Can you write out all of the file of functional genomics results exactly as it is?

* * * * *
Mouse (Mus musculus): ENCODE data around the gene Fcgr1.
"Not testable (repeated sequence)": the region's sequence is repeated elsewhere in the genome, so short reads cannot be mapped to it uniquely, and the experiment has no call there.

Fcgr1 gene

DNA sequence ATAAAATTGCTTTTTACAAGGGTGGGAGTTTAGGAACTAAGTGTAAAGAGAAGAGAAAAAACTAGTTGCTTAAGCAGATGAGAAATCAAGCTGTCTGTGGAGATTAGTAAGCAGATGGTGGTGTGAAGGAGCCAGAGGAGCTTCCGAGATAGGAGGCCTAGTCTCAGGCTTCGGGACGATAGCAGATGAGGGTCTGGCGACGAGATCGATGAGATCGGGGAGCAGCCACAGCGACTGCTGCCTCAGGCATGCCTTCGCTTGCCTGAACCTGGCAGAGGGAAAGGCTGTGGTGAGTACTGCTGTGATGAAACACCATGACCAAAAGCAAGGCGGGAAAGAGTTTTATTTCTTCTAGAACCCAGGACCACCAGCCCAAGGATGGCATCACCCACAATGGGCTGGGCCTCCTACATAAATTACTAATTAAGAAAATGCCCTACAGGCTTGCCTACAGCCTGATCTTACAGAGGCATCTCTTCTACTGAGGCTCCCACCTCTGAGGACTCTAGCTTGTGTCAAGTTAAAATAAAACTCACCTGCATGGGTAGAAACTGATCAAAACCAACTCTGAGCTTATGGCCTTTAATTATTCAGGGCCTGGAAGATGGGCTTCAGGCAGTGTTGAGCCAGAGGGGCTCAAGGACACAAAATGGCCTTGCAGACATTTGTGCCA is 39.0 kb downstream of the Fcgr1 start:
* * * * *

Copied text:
Mouse (Mus musculus): ENCODE data around the gene Fcgr1.
"Not testable (repeated sequence)": the region's sequence is repeated elsewhere in the genome, so short reads cannot be mapped to it uniquely, and the experiment has no call there.

Fcgr1 gene

DNA sequence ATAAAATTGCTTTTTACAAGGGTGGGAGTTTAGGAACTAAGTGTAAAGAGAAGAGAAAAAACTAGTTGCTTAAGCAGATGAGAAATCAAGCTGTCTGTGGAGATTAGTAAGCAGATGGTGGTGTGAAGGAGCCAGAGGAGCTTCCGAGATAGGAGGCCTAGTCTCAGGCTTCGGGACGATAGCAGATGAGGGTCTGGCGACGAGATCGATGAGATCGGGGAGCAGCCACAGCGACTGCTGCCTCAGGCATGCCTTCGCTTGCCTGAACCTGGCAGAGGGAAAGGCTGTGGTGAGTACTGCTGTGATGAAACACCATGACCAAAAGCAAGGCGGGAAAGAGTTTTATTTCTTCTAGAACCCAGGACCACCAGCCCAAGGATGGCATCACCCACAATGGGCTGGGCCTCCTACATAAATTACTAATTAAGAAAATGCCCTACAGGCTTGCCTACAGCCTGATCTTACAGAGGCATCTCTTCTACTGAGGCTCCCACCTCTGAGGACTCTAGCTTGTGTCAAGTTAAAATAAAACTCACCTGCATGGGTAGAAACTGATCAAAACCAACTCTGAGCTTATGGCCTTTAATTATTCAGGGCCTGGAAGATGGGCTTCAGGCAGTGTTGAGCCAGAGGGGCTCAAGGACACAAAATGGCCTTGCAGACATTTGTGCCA is 39.0 kb downstream of the Fcgr1 start: